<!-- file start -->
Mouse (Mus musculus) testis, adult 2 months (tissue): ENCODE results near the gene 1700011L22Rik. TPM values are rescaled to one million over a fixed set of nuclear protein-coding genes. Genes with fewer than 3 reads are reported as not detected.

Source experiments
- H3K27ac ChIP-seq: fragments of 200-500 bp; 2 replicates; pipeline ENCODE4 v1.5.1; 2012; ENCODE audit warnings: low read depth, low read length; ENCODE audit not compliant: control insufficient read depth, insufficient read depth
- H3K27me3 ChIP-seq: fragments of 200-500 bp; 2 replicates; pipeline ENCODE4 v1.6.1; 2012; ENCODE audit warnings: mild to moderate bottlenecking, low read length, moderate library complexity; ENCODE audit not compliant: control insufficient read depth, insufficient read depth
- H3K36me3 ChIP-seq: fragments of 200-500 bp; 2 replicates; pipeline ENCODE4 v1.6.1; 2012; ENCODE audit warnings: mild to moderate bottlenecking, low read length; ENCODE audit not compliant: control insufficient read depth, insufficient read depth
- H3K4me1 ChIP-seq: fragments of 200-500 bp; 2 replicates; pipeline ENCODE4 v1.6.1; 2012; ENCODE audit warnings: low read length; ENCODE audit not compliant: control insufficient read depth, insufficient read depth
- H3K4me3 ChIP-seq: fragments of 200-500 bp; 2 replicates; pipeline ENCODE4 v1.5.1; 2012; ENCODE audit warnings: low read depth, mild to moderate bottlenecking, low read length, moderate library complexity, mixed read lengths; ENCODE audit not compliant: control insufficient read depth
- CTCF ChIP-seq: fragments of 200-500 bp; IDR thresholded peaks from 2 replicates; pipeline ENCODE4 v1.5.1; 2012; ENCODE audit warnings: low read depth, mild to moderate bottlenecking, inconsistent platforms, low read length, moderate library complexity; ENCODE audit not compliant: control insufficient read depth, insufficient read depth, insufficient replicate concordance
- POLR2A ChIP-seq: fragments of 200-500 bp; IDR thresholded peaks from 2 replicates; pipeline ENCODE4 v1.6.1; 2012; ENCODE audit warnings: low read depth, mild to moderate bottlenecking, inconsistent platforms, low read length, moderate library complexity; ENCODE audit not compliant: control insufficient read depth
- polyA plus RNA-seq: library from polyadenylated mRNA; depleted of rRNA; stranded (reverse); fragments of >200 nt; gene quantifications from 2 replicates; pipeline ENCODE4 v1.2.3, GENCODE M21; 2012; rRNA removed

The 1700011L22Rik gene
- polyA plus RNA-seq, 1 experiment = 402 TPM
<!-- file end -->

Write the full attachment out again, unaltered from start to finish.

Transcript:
Mouse (Mus musculus) testis, adult 2 months (tissue): ENCODE results near the gene 1700011L22Rik. TPM values are rescaled to one million over a fixed set of nuclear protein-coding genes. Genes with fewer than 3 reads are reported as not detected.

Source experiments
- H3K27ac ChIP-seq: fragments of 200-500 bp; 2 replicates; pipeline ENCODE4 v1.5.1; 2012; ENCODE audit warnings: low read depth, low read length; ENCODE audit not compliant: control insufficient read depth, insufficient read depth
- H3K27me3 ChIP-seq: fragments of 200-500 bp; 2 replicates; pipeline ENCODE4 v1.6.1; 2012; ENCODE audit warnings: mild to moderate bottlenecking, low read length, moderate library complexity; ENCODE audit not compliant: control insufficient read depth, insufficient read depth
- H3K36me3 ChIP-seq: fragments of 200-500 bp; 2 replicates; pipeline ENCODE4 v1.6.1; 2012; ENCODE audit warnings: mild to moderate bottlenecking, low read length; ENCODE audit not compliant: control insufficient read depth, insufficient read depth
- H3K4me1 ChIP-seq: fragments of 200-500 bp; 2 replicates; pipeline ENCODE4 v1.6.1; 2012; ENCODE audit warnings: low read length; ENCODE audit not compliant: control insufficient read depth, insufficient read depth
- H3K4me3 ChIP-seq: fragments of 200-500 bp; 2 replicates; pipeline ENCODE4 v1.5.1; 2012; ENCODE audit warnings: low read depth, mild to moderate bottlenecking, low read length, moderate library complexity, mixed read lengths; ENCODE audit not compliant: control insufficient read depth
- CTCF ChIP-seq: fragments of 200-500 bp; IDR thresholded peaks from 2 replicates; pipeline ENCODE4 v1.5.1; 2012; ENCODE audit warnings: low read depth, mild to moderate bottlenecking, inconsistent platforms, low read length, moderate library complexity; ENCODE audit not compliant: control insufficient read depth, insufficient read depth, insufficient replicate concordance
- POLR2A ChIP-seq: fragments of 200-500 bp; IDR thresholded peaks from 2 replicates; pipeline ENCODE4 v1.6.1; 2012; ENCODE audit warnings: low read depth, mild to moderate bottlenecking, inconsistent platforms, low read length, moderate library complexity; ENCODE audit not compliant: control insufficient read depth
- polyA plus RNA-seq: library from polyadenylated mRNA; depleted of rRNA; stranded (reverse); fragments of >200 nt; gene quantifications from 2 replicates; pipeline ENCODE4 v1.2.3, GENCODE M21; 2012; rRNA removed

The 1700011L22Rik gene
- polyA plus RNA-seq, 1 experiment = 402 TPM